Half a croissant, on a plate, with a sign in front of it saying '50c'
h a l f b a k e r y
Yeah, I wish it made more sense too.

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Student "Futures"

Micropayments to teachers based on student's later performance
  (+3, -1)
(+3, -1)
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Stock options do incentivize the workers to look out for the long term interest of the company.

How about a similar thing for teachers? Maybe I could give 1% of my salary to a fund that contributed to any of my past teachers. This would be very little for me, but given that a teacher teaches ~1000 kids in their career, and I had ~100 teachers, this could add up to a good incentive.

I'd say this is really only 1/4 baked, since I can't seem to figure a way to do this where it would NOT lead to "productization" of the kiddies, and would NOT lead to every teacher trying to make their kids into salesmen, doctor, lawyers, and leave us with no social workers, volunteers, artists, etc...

Also, in a more far-fetched drawback, the teachers may go try to "off" each other... in cases like those teachers who taught Bill Gates (last one left would get more, since the 1% is split equally among past teachers...)

OK... let me bake this a bit longer by restricting this concept to strictly vocational programs (such as ITT Tech, DeVry U, and any training for a certification program). Here, the student has already nearly explicitly signed up to a goal that the outcome of this should be a long-term increase in salary. And maybe, instead of being mandatory, would allow the students to opt for a .1% tax for 10 years instead of paying all (or a sig. portion) of the tuition & fees.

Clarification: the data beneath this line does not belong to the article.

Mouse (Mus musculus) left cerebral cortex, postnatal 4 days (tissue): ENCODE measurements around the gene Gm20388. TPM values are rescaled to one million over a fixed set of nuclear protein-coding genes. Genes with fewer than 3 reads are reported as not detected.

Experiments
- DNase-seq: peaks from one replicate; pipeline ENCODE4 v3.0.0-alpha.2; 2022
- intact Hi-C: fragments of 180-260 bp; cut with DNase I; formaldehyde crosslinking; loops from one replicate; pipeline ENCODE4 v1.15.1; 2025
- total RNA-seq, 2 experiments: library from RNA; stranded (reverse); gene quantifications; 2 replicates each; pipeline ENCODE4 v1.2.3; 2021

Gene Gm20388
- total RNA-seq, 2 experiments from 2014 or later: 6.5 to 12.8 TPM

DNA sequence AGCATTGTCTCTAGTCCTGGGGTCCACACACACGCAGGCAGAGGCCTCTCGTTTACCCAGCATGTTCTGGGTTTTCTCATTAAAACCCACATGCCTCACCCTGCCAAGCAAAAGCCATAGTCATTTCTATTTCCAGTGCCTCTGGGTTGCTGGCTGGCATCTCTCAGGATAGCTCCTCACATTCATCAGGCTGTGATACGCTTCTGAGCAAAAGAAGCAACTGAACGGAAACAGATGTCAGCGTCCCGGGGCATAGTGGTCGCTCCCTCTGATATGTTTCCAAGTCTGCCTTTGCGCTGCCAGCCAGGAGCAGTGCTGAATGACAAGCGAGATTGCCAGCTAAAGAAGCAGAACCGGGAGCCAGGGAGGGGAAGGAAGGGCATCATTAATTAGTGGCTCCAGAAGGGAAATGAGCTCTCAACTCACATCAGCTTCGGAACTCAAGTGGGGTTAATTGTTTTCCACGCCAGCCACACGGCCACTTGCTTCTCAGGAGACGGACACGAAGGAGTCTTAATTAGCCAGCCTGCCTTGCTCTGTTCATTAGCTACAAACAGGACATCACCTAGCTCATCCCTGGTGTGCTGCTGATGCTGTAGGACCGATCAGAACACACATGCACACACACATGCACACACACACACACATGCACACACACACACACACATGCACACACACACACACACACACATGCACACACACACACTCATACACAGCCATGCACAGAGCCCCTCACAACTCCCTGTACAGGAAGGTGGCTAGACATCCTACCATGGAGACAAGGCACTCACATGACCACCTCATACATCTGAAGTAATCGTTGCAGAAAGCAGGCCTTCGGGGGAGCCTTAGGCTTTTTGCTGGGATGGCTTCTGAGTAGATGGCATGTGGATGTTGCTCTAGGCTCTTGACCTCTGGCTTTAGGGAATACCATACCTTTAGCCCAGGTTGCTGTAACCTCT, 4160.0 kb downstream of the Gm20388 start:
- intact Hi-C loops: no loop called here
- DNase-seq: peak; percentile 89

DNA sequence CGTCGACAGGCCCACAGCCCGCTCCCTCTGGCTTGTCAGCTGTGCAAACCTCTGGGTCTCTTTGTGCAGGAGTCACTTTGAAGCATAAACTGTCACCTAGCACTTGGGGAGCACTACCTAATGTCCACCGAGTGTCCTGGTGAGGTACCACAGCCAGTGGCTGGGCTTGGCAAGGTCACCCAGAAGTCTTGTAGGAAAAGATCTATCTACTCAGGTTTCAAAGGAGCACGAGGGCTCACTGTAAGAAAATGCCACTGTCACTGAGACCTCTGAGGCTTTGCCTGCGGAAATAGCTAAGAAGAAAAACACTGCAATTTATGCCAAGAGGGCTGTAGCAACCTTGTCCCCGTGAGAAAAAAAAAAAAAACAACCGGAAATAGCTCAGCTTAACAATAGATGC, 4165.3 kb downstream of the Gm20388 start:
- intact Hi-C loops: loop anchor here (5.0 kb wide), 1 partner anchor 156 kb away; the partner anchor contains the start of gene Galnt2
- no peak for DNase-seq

And to bake it a bit longer, but burn the outside: Combine this with a tax-preparation service, so that the former student's income is efficiently & effectively measured & centi-tithed as per the deal.

sophocles, Aug 22 2003


       I wish Bill Gates was my student.
kbecker, Aug 22 2003

       Well Soph, as you have said, this idea needs some work. It would be complicated. The feedback loop would be very slow. You have foreseen that abuse or distortions would creep in somewhere; they always do where money is involved. The proper incentive for teachers should be the satisfaction of doing a good job. The pay is reasonable as it is. I think we do not want teachers acting for the big payoff. It is usually clear which students are going to end up with the most money.

       You must have some experience either as teacher or student to inspire this quest for improvement in the system. You might like the following quick and simple remedy. This applies to tech students who want effective teaching because they need jobs to pay their student loans. Let them vote for the most useless instructor who will be fired at the end of each year. It would breath new life into the old school.
Fussass, Aug 23 2003

       Bad example. I believe that Bill Gates' school teachers had little to do with his success.   

       Nonetheless, I think good teachers are not paid what they're worth but I surely suffered through a lot of them that weren't worth what they were paid.
bristolz, Aug 23 2003

       I agree with you fully bristolz.
sartep, Aug 23 2003